Analysis of the Costs and Impact of Universal Health Care Coverage Under a Single Payer Model for the State of Vermont
By: The Lewin Group, Inc.
Authors: John F. Sheils, Randall A. Haught
Published: August 28, 2001
Financed by: The Vermont HRSA State Planning Grant, Office of Vermont Health Access
Legislation analyzed: none, plan analyzed developed by the authors.
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Our analysis indicates that the single payer model would cover all Vermont residents, including the estimated 51,390 uninsured persons in the state, while actually reducing total health spending in Vermont by about $118.1 million in 2001 (i.e., five percent). These savings are attributed primarily to the lower cost of administering coverage through a single government program with uniform coverage and payment rules.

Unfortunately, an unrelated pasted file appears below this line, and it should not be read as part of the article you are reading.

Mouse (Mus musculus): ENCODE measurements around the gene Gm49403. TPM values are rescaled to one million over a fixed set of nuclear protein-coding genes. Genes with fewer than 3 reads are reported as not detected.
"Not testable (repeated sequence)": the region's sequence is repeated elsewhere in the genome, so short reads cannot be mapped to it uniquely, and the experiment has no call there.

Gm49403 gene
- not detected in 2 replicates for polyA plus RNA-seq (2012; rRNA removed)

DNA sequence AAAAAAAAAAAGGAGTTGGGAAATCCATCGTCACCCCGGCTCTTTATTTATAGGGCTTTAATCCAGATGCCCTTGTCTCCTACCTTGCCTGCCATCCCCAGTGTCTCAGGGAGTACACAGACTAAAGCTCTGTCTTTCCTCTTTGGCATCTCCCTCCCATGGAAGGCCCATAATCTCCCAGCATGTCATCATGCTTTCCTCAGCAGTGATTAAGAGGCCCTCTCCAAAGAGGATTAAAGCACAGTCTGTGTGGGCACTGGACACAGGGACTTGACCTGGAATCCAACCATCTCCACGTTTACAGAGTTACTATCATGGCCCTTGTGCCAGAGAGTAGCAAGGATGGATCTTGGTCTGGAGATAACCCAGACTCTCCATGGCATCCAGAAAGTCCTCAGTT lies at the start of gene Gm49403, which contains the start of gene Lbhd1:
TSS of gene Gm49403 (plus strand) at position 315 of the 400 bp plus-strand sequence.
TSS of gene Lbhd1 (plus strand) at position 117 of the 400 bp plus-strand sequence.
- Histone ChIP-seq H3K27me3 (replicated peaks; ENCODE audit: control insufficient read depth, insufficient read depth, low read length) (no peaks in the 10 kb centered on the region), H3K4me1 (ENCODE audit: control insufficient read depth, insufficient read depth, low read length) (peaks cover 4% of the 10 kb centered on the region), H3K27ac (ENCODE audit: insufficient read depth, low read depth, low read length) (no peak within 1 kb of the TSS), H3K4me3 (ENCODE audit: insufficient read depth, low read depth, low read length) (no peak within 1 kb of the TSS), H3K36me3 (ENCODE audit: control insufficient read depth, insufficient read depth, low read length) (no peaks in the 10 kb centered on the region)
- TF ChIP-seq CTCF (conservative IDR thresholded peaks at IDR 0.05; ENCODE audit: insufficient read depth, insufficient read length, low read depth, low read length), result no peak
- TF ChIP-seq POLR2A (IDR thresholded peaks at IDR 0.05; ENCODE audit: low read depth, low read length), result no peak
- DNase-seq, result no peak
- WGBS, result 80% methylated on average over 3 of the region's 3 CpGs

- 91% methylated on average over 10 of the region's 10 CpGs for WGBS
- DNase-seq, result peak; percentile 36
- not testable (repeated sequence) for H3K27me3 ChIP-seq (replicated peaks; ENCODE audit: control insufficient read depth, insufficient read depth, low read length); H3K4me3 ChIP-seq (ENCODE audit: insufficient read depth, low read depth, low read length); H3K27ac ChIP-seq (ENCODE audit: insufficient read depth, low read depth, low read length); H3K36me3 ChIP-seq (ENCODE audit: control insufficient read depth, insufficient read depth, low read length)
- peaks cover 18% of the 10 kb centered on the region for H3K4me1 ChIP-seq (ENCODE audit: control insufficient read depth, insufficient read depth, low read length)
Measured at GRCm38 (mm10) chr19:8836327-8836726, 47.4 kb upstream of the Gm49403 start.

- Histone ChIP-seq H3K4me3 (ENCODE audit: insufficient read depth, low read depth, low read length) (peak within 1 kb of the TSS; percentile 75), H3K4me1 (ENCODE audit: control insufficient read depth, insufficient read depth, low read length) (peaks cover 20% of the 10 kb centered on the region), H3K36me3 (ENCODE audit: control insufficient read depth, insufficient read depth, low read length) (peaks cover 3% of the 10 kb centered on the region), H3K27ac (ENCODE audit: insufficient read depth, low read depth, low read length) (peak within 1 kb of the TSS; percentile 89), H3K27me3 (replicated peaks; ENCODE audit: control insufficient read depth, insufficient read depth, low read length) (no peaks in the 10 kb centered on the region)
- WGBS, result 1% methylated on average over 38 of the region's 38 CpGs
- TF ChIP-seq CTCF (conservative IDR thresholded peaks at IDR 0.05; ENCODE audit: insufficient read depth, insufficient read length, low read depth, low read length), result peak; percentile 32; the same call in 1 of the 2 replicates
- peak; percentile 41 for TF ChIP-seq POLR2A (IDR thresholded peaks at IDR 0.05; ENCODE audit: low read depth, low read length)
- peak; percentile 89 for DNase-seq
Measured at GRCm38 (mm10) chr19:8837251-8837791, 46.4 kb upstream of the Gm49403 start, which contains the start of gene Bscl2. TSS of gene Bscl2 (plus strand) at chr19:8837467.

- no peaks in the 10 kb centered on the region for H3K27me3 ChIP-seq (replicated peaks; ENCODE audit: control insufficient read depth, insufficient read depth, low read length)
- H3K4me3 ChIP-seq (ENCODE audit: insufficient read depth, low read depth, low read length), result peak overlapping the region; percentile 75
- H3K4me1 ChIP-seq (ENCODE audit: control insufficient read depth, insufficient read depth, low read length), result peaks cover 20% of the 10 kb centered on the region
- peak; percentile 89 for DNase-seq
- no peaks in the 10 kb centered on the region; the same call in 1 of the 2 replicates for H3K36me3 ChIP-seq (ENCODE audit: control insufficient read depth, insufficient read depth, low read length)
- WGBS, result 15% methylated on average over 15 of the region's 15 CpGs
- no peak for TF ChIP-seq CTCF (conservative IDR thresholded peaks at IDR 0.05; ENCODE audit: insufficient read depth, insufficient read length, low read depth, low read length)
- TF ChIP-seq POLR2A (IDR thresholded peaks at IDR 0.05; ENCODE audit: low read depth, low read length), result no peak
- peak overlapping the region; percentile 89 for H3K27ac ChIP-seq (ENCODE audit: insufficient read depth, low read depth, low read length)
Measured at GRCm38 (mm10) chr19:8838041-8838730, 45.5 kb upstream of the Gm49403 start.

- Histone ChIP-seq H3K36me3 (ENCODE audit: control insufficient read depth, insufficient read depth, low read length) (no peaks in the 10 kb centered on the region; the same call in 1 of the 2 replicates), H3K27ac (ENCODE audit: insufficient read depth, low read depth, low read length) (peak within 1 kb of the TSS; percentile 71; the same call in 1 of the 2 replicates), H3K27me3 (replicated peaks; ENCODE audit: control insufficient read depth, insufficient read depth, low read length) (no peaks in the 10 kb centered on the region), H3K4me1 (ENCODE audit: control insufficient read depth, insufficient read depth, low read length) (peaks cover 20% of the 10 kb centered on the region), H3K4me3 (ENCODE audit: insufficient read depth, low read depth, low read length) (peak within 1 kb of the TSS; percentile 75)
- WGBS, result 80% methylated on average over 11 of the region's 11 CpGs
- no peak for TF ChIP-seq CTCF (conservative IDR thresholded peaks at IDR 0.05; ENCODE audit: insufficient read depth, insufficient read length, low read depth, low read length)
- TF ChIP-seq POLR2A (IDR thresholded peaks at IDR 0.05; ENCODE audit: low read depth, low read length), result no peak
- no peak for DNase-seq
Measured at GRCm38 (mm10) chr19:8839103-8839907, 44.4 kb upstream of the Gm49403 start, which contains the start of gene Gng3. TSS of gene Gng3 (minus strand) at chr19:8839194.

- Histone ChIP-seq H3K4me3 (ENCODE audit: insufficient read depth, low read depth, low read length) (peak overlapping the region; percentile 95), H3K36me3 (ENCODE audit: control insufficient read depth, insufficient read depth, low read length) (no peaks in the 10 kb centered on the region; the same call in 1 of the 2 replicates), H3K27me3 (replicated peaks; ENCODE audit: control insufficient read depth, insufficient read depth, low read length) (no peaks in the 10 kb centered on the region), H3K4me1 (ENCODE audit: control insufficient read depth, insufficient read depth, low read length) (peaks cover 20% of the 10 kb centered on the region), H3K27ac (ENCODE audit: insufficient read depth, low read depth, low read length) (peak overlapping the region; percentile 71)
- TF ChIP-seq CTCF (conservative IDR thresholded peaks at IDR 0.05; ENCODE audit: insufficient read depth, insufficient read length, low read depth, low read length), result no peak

The single-payer program would greatly redistribute health care costs across families in various income groups by shifting from today’s premium based system to a tax based system where individual payments for health coverage increase in proportion to income. For example, families with incomes below $75,000 would on average find that their new tax payments under the program are more than offset by the elimination of premium payments and reductions in out-of-pocket spending under the plan. However, under the tax-based system, families with incomes of $75,000 or more will, on average, see a net increase in spending for health care.